MYTHOLOGYLESSON PLANSMyth Lesson 3: Myths of BeginningsAimTo discuss the explanatory purpose of myths and what they meant to their audience.Creation MythsMyths of beginnings are often called creation myths. This type of myth tries to answer importantquestions about life and the universe. For example: How were people created? Where did theuniverse come from? Different cultures answer these questions in stories. Learning about creationmyths is the study of cosmogony (the 'cosmos' is the universe).ReadingWhere did we come from? There are creation myths from many countries about a giant egg.Here is a myth from China that answers the question about the origin of life:The Cosmic Egg"In the beginning there was a huge egg that held all the opposites — hot and cold, light and dark, wetand dry. Also inside was Phan Ku, a giant who was covered in hair. He had horns on his head andtusks sprang from his mouth.Phan Ku broke out of the egg and separated the opposites through all the world. Every day hecarved out the mountains and oceans with his chisel and mallet. And every day, for 18,000 years hegrew three metres taller.When Phan Ku died his skull became the sky, his breath, the wind, his flesh, soil, and his blood,rivers. The fleas in his hair became human beings."PAGE 11 OF 30

MYTHOLOGYLESSON PLANSTimelineCreate an illustrated time-line about the myth 'The Cosmic Egg'. Your timeline should show theorder of the main events in the story. Begin your timeline at zero. It will have to cover at least18,000 years. Draw Phan Ku above the timeline.ComparingCreation myths help people know they have a special place in the universe. Read five differentcreation myths. Do they have a similar plot or structure? Record information about the structure ofthe myths on the following table:PAGE 12 OF 30

MYTHOLOGYLESSON PLANSWritingAnswer these questions about the origins of life.Note to teacher: Respect all answers and don't grade them or evaluate them.1.Where did the world come from?2.Where did humans come from?3.What creation story do you know that answers these questions?Imagining a Creation MythImagine you are part of a tribe that have a myth to explain where the world came from: What part of the world do you live in? What is the environment like? What is the name of your tribe or group? What kind of gods or God do you have? What is your culture like?Make up a creation myth for your tribe. It should explain how your people or the world came to be.Remember to include the special features of a myth.Group presentationChose one of your creation myths to present a a group.You can use storytelling, art, drama and dance to tell your myth.PAGE 13 OF 30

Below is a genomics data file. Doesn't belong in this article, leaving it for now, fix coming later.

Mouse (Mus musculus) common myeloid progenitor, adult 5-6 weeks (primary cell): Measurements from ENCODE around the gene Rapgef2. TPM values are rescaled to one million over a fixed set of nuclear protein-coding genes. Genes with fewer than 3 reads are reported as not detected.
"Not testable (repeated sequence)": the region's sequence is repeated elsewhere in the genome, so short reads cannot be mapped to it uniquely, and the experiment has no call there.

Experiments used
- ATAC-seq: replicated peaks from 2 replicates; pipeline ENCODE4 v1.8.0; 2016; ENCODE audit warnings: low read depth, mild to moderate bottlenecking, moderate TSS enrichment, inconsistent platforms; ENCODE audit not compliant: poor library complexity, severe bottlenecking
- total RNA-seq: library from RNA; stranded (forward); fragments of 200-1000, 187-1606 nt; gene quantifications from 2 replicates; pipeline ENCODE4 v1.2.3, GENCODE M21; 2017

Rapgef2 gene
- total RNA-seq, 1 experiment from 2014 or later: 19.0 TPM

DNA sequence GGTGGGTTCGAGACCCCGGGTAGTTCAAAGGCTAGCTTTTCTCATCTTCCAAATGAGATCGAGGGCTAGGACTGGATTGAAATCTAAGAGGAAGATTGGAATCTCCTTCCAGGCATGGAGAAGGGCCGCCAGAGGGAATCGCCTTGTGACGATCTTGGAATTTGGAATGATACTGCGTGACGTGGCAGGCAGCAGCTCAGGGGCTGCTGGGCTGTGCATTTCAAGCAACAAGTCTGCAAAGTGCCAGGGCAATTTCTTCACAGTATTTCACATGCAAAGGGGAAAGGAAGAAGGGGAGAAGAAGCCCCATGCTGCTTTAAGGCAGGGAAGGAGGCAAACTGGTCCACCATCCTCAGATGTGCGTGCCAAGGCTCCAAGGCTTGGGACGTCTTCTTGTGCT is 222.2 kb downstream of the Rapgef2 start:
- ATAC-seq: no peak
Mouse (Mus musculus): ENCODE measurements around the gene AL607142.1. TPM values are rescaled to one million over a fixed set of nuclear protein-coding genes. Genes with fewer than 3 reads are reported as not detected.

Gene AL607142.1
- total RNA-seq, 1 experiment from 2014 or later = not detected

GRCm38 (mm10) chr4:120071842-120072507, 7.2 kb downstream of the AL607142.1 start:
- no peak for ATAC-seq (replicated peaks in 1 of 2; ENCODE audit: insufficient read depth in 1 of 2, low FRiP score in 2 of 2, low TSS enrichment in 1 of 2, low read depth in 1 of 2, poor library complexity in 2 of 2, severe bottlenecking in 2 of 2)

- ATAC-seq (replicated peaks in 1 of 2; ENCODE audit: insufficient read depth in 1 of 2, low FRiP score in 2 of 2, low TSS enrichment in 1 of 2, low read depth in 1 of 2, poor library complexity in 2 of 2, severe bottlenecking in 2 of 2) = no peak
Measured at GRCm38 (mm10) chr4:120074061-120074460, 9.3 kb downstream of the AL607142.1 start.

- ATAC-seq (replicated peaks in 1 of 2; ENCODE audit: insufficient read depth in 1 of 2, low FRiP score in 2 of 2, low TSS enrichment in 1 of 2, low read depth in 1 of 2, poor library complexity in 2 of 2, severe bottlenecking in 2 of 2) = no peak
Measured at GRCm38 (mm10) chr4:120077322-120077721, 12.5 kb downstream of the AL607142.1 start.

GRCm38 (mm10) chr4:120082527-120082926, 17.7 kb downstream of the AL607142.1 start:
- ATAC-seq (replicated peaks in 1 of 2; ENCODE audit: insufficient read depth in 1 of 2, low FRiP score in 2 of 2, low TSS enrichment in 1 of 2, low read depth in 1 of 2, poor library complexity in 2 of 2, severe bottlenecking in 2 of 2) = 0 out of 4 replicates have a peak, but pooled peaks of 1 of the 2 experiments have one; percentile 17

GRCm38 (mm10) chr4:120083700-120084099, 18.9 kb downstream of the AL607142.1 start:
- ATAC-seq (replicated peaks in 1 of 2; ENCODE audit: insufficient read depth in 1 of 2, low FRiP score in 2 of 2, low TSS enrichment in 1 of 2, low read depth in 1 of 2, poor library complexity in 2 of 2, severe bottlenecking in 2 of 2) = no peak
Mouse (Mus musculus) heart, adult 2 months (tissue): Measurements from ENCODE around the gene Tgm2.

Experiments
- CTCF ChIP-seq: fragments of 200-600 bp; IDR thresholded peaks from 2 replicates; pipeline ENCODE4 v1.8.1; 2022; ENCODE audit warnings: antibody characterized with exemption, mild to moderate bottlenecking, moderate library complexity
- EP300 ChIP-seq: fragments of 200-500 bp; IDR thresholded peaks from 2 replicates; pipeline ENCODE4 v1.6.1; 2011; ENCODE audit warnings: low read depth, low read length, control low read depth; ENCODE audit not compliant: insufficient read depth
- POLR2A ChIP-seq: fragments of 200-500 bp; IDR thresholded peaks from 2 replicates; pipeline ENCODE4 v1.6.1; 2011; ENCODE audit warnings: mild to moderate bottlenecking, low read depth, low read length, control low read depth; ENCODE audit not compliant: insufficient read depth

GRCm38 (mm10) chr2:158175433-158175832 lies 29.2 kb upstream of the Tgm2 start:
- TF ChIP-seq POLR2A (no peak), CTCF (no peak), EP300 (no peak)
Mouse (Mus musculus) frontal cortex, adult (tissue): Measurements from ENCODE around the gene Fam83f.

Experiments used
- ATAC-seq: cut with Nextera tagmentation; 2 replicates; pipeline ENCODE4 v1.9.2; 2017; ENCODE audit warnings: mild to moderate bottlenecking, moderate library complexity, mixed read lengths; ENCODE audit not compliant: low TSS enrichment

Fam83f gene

MYTHOLOGYLESSON PLANSMyths and ScienceMyths and science both give explanations for the world around us.For example, read this creation myth from India:The Tree of Life"In the beginning there was only water. Life came from the water when a mighty tree emerged andgrew up to the sky. But there was a worm inside the tree and it slowly devoured the tree from theinside out. The wood dust fell into the water and gradually formed into the world."How does science explain the beginning of life on Earth?PAGE 14 OF 30

MYTHOLOGYLESSON PLANSMyth Lesson 4: Nature Myths– FloodAimTo recognize the similar patterns in myths from different cultures.The Pattern of Flood MythsThe myth of a disastrous and widespread flood is found in many cultures of the world. For example,the Hebrew story of Noah's Ark, and the Chinese story of a Great Flood.Flood myths usually follow this pattern: Cause: The flood is humankind's punishment. Size: The flood covers the whole land or world. Survivors: A few people survive because they are good. Signs: There's a sign of hope, e.g., a rainbow, to show that life will go on.PAGE 15 OF 30

MYTHOLOGYLESSON PLANSRead three flood myths and see if they fit the pattern above. Fill in this chart for each story:Ark MythsFlood myths often involve a rescue vessel or ark. Read this myth from the Aztec culture:The Aztec Ark"When the people on Earth became wicked, the god of the rain, Tlaloc, became angry and made itrain heavily. But Tlaloc saw that there were two good people, named Tata and Nena. So he warnedTata and Nena that a great flood was on the way. He told them to make an ark by hollowing out ahuge tree trunk. The rain got heavier and Tata and Nena worked quickly to make a hollow log. Justas the flood hit, they climbed inside and were swept away. Eventually the rain stopped and the landappeared again. The Aztec ark had saved Tata and Nena."PAGE 16 OF 30

MYTHOLOGYLESSON PLANSArtCreate a picture of an Ark and decorate it with symbols and designs from a culture.Disaster ReportImagine you are a reporter (TV, internet, radio or newspaper) at the time of the flood. Write a scriptabout what you see happening and interview some survivors. Ask them questions about the flood.Remember the important questions about flood myths: what is the cause, the size, who survived andwhat signs were given?WriteInvent a flood myth for the area you live in, following the pattern of the flood myth.PAGE 17 OF 30